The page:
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Zend Framework 101: Zend_Cache

How Caching Works

There are three fundamental concepts when implementing a caching solution:

  1. Adding data to the cache
  2. Serving data from the cache
  3. Clearing data from the cache

When you request data from a cache and it is found, this is called a "cache hit". If the data is not found this is a "cache miss". When using a cache there are two basic objectives:

  1. Minimize cache misses (the data you want should nearly always be in cache already if possible)
  2. Never serve stale data (if the caller gets incorrect or outdated data then so what if it came back quickly?)

Adding Data To The Cache

Typically adding data to the cache and serving from the cache are combined into a single step. The algorithm for this is as follows:

  1. Caller requests some data from the cache
  2. Data in cache? Return it to the caller
  3. Not found in cache? Generate the data, save it to the cache, return it to the caller.

While this is typically straightforward to implement, you must be aware that the first caller will suffer the penalty of generating the data. To counter this, you can "prime" the cache ahead of time. This is typically implemented by one or more scripts that are automatically run (such as in a cron job). These scripts are stubs that generate all of the data and save it into the cache so it will be available upon request.

Later in this article we'll also looked at tagging cache records. You can specifiy any number of tags when saving a record to the cache which will help you identify the record later.

Also worth mentioning is that cache records have a lifetime associated with them. This is the amount of time that the data can be trusted before we assume it's no longer valid. You can specify a default lifetime when creating a cache, and you can also override this value on a per-record basis. Zend_Cache will automatically manage the lifetime and clearing of expired cache records.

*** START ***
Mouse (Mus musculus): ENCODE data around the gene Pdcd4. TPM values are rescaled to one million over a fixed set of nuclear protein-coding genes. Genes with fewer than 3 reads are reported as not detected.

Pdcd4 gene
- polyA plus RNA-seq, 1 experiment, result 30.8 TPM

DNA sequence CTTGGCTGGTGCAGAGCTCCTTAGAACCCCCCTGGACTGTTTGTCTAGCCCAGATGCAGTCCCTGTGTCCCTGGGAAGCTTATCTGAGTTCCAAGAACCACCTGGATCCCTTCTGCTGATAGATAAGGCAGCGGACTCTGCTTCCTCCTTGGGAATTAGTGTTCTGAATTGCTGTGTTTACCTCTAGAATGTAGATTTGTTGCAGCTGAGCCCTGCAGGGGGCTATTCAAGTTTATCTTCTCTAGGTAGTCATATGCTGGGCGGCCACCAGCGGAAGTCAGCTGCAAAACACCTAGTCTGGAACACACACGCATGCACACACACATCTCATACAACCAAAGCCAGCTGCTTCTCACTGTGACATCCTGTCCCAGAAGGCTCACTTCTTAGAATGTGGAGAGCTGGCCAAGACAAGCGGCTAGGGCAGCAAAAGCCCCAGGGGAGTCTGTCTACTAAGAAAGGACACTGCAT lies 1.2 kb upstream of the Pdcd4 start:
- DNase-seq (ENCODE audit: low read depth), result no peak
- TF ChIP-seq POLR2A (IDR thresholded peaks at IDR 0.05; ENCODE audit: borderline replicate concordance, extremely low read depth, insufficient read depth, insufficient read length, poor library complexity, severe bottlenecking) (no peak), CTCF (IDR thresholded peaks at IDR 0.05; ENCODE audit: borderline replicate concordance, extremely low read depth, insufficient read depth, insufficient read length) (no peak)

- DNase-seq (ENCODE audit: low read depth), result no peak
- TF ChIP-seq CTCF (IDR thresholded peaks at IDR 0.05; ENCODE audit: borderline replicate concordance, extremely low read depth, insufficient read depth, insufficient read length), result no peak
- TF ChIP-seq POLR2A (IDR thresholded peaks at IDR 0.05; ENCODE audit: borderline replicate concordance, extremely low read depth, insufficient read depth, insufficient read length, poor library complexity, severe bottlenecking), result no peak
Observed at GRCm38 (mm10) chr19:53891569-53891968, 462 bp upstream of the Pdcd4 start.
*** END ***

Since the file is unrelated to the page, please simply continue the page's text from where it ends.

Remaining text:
Serving Data From The Cache

In order to serve data from the cache, you must determine which data is being requested. When using Zend_Cache, every unique resource has its own cache identifier.

Once the identifier is known you request the corresponding data from the cache. To create an identifer you use the input data that helps determine the data being generated.

The following listing demonstrates this at the most basic level. It assumes you have one set of navigation for logged-in users and a different navigation for users that aren't logged in.

Listing 1 Generating a cache ID (listing-1.php)
<?php
    if ($userIsLoggedIn) {
        $cacheId = 'navloggedin';
    }
    else {
        $cacheId = 'navnotloggedin';
    }
 
    // get data from cache with the ID $cacheId
?>

Typically the cache ID will be dynamically generated using other data, such as GET/POST data or function arguments. The following listing shows an example of how you might generate a cache ID based on arguments passed to a function.

Listing 2 Generating a more complex cache ID (listing-2.php)
<?php
    function someFunction($options)
    {
        $cacheId = md5(serialize(func_get_args()));
 
        // get data from cache with the ID $cacheId
    }
 
    $options = array(
        'foo' => 'bar'
    );
 
    $response = someFunction($options);
?>
Tip: You can only use a-z, A-Z, 0-9 and underscores in your cache ID. If you're using complex data to generate the cache ID, simply use md5() to generate a compatible ID.

Clearing Data From The Cache

One of the primary goals listed above was that the user should never be served stale data (unless it is acceptable to do so). This goal is achieved by clearing the cache when dependent data is updated.

Let's use my company's Content Management System (Recite CMS) as an example. One of the most expensive operations when displaying a page in Recite CMS is to generate the web site navigation. It is also an extremely important aspect that we want to maximise performance for. Because of this, we cache as much of this data as we can.

If a content editor creates a new page on their web site, they expect for that new page to appear in the web site navigation. Therefore, when they create the new page, in the background we must clear the cached navigation data.

There are two ways to approach clearing data from the cache:

  1. Clear the entire cache
  2. Clear the related cache records

Ideally you will only clear the related cache records (this is where tagging the cache records becomes useful!), but on occasion it can be difficult to isolate the records so the "brute force" approach of clearing the entire cache is required.

Later in this article we will look at how to remove cache records when using Zend_Cache.

Now that we've covered the theory of caching, let's move on to actually implementing a Zend_Cache-based solution.

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